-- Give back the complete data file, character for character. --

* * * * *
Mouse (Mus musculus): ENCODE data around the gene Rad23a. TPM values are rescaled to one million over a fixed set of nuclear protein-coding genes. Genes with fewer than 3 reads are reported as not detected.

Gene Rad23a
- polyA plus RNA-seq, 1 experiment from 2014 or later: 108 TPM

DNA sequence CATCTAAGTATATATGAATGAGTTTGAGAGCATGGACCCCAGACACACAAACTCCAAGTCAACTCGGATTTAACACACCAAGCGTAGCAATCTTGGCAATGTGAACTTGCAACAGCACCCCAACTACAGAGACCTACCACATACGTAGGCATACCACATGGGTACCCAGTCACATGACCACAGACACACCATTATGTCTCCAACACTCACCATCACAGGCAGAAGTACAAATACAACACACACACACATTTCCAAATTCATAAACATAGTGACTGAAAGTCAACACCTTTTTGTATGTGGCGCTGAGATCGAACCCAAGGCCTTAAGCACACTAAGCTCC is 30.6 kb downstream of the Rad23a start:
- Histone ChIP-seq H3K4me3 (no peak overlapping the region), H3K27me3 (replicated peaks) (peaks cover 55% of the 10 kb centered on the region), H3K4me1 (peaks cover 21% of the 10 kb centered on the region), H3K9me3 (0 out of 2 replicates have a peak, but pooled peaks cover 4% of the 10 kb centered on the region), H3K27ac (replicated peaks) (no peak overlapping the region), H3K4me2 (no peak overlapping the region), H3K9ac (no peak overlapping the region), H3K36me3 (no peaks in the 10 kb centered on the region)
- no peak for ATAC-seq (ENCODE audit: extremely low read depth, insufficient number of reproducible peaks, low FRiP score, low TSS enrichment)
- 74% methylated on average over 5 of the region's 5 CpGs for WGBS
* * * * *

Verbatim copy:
Mouse (Mus musculus): ENCODE data around the gene Rad23a. TPM values are rescaled to one million over a fixed set of nuclear protein-coding genes. Genes with fewer than 3 reads are reported as not detected.

Gene Rad23a
- polyA plus RNA-seq, 1 experiment from 2014 or later: 108 TPM

DNA sequence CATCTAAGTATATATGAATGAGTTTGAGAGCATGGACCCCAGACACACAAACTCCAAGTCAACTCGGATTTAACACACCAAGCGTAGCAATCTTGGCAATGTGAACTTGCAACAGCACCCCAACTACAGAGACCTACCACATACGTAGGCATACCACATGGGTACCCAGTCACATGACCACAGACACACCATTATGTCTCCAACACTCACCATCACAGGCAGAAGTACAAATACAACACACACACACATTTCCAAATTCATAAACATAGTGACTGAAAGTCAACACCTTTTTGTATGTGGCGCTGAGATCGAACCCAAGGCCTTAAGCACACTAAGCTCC is 30.6 kb downstream of the Rad23a start:
- Histone ChIP-seq H3K4me3 (no peak overlapping the region), H3K27me3 (replicated peaks) (peaks cover 55% of the 10 kb centered on the region), H3K4me1 (peaks cover 21% of the 10 kb centered on the region), H3K9me3 (0 out of 2 replicates have a peak, but pooled peaks cover 4% of the 10 kb centered on the region), H3K27ac (replicated peaks) (no peak overlapping the region), H3K4me2 (no peak overlapping the region), H3K9ac (no peak overlapping the region), H3K36me3 (no peaks in the 10 kb centered on the region)
- no peak for ATAC-seq (ENCODE audit: extremely low read depth, insufficient number of reproducible peaks, low FRiP score, low TSS enrichment)
- 74% methylated on average over 5 of the region's 5 CpGs for WGBS